Three, both Chen and Times Bole articles argue that India is copying Chinese growth story of the 1990s. With a series of drastic economic reforms such as “Made in India” (2014), “National Solar Mission” (2015), “Startup India” (2016), GST reforms aimed to simplify tax and promote market unification (2017), “100 trillion-rupee” national infrastructure plan (2019), and “2 trillion-rupee production-linked incentive scheme” etc., have brought unprecedented high growth to the Indian economy, and since 2015, India has become the world’s fastest-growing major economy. India’s low cost manufacturing industry with demographic dividend has made India a preferred location for relocation of some of the manufacturing industries in the world. Manufacturing industry has increased from US$74.6 billion in 2000 to US$450.86 billion in 2022, a six-fold increase, which is an increase of 46.6% since Narendra Modi came to power in 2014. If trade in goods and services is added together it amounts to a whopping US$1.21 trillion. Needless to say, India’s tertiary industries such as finance, IT, and service outsourcing are more developed than China’s. India’s strengths in fields such as aerospace, military industry, space technology, and bio sciences will give it an added advantage.

Four, as India’s economy rises, so will its military power, argues Times Bole. In terms of global military ranking, India is ranked fourth. India has a well-established navy, army, and air force, as well as nuclear strike capabilities. It is one of the nine countries in the world that openly possesses nuclear weapons, one of the seven countries with intercontinental missiles, and has two aircraft carriers. With the lingering border dispute, most of the above articles posit, it is extremely difficult to negotiate a settlement, as India eyes Chinese territory.

Five, the West is more likely to accept the rise of India, however Chen believes once India’s economic scale increases, it will obviously become a target of the US robbery (劫掠对象). Though the author of Times Bole article has not compared India and China’s political systems, however, argues that India has been favoured over China by the West. For example, in the Russia-Ukraine conflict, India, like China, adopted a neutral policy. However, Western countries did not make irresponsible remarks about India, but only blamed China. As a result, India not only obtained cheap Russian oil, but also processed and exported it to Europe, making huge profits. The author is apprehensive about India’s mobilization and organizational capabilities marred by ethnic and religious conflicts. Nevertheless, argues that India’s unique democratic system could be brought to a full play by initiating political and religious reforms.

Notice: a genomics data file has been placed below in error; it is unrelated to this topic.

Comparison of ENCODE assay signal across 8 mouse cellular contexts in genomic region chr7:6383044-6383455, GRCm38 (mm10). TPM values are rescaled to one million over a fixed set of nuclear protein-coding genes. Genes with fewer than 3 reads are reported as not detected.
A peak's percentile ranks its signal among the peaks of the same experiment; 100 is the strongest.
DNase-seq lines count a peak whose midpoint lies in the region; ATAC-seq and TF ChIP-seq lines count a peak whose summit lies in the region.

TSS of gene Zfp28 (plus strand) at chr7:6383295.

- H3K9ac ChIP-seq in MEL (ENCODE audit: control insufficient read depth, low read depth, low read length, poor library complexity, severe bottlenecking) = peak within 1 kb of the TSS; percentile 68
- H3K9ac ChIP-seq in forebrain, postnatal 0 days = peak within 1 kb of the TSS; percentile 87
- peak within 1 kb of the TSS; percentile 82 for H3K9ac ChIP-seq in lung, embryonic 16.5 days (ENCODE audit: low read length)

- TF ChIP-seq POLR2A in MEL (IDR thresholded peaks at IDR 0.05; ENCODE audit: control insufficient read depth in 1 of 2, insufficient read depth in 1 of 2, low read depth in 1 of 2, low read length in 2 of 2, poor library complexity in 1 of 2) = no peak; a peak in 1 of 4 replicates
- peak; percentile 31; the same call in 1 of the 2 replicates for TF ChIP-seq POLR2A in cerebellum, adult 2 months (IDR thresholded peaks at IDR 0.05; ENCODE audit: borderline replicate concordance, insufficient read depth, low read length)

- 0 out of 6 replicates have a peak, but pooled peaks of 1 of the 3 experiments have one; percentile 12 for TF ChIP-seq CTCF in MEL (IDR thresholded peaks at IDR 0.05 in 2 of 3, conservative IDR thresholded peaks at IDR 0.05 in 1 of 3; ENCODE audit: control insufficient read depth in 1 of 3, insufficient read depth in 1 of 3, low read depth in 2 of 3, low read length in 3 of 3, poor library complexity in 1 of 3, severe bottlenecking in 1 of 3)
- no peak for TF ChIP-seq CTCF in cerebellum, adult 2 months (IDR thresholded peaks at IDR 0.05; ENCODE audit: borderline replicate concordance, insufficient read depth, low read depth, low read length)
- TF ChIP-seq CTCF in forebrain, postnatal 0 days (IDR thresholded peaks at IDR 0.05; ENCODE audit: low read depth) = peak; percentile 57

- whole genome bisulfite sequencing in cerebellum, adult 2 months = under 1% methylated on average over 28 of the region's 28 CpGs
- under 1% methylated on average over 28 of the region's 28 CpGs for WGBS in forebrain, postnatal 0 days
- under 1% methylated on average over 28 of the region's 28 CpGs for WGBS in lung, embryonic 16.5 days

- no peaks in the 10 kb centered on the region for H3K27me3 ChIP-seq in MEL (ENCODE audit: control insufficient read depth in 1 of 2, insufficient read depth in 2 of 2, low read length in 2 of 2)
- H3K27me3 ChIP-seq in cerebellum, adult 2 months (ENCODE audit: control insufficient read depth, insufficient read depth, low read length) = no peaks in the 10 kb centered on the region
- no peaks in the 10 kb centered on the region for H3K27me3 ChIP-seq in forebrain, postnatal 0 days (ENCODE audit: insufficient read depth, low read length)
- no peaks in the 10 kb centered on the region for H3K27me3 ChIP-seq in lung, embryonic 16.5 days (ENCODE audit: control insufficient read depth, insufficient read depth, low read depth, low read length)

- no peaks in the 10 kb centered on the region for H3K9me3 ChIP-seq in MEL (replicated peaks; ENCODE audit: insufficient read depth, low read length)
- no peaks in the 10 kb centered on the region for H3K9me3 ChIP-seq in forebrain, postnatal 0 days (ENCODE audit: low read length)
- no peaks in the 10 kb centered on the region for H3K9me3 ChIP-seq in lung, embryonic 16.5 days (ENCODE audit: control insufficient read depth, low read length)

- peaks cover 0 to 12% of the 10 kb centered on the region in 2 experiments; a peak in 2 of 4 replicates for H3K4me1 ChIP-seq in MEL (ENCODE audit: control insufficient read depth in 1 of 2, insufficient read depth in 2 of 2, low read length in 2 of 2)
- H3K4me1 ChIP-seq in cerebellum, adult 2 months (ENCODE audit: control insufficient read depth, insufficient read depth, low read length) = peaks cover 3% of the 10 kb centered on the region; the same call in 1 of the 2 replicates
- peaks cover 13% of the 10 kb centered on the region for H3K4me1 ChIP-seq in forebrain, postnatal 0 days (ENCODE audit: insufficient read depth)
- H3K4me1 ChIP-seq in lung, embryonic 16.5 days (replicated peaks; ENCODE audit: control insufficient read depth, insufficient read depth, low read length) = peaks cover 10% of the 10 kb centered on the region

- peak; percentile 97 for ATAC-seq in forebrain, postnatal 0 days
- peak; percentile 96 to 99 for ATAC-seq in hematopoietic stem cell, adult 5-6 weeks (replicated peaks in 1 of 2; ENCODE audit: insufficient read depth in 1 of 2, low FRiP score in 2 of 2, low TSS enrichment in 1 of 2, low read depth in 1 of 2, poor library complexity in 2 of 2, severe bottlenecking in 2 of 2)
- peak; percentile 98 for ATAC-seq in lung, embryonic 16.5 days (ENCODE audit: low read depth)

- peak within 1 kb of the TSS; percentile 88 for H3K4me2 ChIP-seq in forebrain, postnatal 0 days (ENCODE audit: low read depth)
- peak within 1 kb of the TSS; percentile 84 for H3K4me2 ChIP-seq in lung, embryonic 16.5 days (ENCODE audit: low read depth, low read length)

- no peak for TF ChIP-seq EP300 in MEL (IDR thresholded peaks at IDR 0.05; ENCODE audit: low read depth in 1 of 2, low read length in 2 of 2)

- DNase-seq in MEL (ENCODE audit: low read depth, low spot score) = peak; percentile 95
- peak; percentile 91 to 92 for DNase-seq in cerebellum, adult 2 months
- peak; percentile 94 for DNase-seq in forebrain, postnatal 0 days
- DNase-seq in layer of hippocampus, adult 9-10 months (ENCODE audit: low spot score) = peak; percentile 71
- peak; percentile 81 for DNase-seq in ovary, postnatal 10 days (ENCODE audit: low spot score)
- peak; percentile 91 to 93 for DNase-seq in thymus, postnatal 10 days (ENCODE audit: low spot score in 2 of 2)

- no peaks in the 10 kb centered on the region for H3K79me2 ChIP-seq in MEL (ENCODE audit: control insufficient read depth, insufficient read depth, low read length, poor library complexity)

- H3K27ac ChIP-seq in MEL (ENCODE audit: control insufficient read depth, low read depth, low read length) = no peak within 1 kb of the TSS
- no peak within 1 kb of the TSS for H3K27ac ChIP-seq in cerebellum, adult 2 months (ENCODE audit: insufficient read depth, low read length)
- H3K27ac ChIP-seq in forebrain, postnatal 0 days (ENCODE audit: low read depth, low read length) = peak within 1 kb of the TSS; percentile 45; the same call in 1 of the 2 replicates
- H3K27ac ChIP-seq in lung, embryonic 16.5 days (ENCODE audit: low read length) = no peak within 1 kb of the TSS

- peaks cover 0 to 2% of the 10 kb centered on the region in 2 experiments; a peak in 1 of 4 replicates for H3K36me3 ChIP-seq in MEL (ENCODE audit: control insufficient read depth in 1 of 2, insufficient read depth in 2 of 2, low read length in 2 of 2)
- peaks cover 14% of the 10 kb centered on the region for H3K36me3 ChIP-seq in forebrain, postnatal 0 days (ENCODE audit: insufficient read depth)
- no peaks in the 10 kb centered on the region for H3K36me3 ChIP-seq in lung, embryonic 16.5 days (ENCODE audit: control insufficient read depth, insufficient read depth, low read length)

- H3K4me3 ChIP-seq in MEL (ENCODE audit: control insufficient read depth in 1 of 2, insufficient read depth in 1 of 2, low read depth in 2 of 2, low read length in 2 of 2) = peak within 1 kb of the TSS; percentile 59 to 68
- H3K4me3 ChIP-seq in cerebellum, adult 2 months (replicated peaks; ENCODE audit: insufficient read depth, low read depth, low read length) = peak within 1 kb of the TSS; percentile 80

In the face of all these challenges posed by India, the Times Bole article argues that since it would be extremely difficult to block India’s development from the outside (从外部阻断印度发展), therefore a healthy competition in the economic field, with the goal of achieving a win-win situation should be promoted. Conversely, Li Guangman argues that China must not help countries accelerate their development in the areas such as transportation, electricity, steel, agriculture, photovoltaics and other infrastructure and industrial chains for short-term economic benefits, let alone transfer some of China’s advantageous industries and industrial chains to India. The Times Bole also favours protecting China’s core competencies in emerging industries such as digital economy and intelligent manufacturing in the process of supply chain relocation to India. The author cautions that the transfer of the entire industrial chain from China to other countries must be avoided. Chen also favours cooperation with India by saying that Chinese companies have made a lot of money from the Indian market, therefore, brands such as BYD’s Honor are preparing to enter India. Chinese companies will not ignore the expanding Indian market. However, Chen insists that it is because of the aggressive and enterprising competitiveness of the Chinese companies, that India has put a ban on a number of Chinese entities in India, and built national consciousness by being hostile to China. However, citing India’s advantages over China in the chemical and pharmaceutical industries, he believes, China can achieve win-win results and development with India through healthy competition.

Notwithstanding the fact that many in China envy India’s strong growth trajectory and find it hard to digest, they however find solace in the fact that the gap between the two is huge and that “India can never be a second China” as spelled by Ding Yifan. Ding argues that Indians have always been wary of, and even repellent of foreign investment, for they believe that others will “take advantage of them” (别人来赚他便宜). The other argument he provides is that India doesn’t have a “complete industrial chain” (齐备的工业产业链). Li Guangman, on the other hand, says that these are “obviously unconvincing” arguments given the reality of India’s rise. It appears that the Chinese perception about India’s rise is reluctantly and incrementally changing. They have come to realise that India has “all-round advantages” (全方位的优势) at present. They are envious of the bullish Indian stock market, and the messages left by the Chinese netizens on Indian embassy Weibo on 4-5 February 2024 in the wake of China’s stock crash say it all. “I swear that I will never believe the remarks that smear you in China again”, “Great country, great financial market”, “I envy India’s stock market, it’s so awesome”, read some of the posts.